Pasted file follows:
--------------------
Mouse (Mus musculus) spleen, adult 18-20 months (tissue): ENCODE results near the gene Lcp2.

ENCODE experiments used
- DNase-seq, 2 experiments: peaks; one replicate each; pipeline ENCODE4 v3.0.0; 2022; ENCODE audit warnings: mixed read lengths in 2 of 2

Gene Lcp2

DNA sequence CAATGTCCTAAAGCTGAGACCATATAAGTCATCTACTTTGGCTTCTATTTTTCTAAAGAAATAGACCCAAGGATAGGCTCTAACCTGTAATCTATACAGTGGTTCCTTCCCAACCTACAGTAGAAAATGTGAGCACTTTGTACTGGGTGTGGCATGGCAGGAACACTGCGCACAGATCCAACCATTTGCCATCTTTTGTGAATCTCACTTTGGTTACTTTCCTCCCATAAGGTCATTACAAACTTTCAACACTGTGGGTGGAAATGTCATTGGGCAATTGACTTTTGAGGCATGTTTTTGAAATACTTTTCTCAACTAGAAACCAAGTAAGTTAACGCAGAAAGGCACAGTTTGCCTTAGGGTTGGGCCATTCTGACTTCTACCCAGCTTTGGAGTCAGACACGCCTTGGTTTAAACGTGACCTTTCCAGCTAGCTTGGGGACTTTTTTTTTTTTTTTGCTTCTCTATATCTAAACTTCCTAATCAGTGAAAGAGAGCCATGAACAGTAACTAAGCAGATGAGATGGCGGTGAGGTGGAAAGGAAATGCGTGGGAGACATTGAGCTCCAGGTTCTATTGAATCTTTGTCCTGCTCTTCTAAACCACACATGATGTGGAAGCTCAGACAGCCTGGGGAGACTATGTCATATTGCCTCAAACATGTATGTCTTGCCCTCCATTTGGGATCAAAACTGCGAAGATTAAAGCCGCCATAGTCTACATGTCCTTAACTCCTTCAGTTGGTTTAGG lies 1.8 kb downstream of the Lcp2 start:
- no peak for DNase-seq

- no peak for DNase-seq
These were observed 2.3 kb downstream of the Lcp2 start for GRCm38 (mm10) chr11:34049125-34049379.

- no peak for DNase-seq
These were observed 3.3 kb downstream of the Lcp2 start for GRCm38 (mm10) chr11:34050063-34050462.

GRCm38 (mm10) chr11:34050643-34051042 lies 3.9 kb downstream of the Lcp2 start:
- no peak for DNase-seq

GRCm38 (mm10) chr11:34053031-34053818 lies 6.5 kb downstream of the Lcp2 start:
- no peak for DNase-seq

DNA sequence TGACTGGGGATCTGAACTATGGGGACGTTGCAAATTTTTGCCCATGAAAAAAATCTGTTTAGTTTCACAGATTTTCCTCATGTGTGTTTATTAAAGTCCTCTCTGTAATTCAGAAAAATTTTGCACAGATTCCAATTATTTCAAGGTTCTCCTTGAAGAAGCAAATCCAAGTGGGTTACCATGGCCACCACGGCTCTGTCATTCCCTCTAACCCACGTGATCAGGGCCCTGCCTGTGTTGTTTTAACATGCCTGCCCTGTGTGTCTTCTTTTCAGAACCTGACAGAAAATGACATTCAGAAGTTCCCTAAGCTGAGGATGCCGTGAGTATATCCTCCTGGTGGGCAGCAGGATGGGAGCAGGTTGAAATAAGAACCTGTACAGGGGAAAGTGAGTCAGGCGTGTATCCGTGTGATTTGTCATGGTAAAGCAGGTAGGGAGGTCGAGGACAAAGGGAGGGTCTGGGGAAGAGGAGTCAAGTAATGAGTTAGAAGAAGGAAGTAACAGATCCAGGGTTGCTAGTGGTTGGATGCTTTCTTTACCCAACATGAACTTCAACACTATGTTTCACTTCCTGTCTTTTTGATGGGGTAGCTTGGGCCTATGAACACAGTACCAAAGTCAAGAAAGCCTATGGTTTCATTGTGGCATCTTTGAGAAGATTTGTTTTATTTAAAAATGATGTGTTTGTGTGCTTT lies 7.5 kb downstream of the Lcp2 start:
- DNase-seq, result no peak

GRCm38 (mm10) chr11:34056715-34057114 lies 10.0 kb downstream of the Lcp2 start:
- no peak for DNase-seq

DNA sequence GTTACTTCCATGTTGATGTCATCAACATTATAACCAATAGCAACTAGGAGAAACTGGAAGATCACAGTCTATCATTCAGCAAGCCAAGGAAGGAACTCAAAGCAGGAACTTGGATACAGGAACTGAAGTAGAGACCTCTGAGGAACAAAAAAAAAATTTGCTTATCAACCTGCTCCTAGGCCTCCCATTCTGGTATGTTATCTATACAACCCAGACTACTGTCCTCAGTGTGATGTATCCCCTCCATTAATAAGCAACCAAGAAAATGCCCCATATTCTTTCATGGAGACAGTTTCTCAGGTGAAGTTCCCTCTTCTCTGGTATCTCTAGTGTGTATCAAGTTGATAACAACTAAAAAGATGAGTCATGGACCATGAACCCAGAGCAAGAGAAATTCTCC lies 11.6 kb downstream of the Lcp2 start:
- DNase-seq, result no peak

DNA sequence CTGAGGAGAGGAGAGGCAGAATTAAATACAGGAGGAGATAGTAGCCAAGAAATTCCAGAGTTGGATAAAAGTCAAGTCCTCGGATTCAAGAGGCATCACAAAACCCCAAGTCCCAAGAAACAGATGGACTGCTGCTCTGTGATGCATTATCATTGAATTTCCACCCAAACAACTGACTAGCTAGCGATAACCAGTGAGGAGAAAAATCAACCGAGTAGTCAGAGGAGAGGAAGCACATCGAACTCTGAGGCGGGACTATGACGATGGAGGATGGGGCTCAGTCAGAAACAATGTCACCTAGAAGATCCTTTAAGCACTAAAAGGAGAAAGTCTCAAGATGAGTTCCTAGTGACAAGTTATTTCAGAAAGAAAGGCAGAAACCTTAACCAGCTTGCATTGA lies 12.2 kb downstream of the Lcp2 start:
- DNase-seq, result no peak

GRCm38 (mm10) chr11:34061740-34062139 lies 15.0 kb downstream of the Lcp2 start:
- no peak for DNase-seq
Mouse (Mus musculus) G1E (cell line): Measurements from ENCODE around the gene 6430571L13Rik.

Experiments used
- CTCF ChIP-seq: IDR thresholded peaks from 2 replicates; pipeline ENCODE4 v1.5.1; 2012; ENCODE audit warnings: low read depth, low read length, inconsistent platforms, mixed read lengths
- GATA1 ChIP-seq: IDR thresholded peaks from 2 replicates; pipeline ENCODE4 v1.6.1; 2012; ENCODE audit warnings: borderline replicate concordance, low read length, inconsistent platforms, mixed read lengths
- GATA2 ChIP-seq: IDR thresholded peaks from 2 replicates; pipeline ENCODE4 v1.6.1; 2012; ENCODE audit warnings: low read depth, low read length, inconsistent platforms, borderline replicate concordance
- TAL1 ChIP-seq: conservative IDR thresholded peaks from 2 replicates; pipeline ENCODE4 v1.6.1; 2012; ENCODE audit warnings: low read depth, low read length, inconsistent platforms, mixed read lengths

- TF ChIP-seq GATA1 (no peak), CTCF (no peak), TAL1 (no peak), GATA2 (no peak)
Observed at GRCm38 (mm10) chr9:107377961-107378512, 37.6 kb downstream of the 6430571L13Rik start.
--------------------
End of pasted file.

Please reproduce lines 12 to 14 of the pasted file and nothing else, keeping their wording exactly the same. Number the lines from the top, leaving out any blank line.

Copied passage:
- no peak for DNase-seq

GRCm38 (mm10) chr11:34053031-34053818 lies 6.5 kb downstream of the Lcp2 start:
- no peak for DNase-seq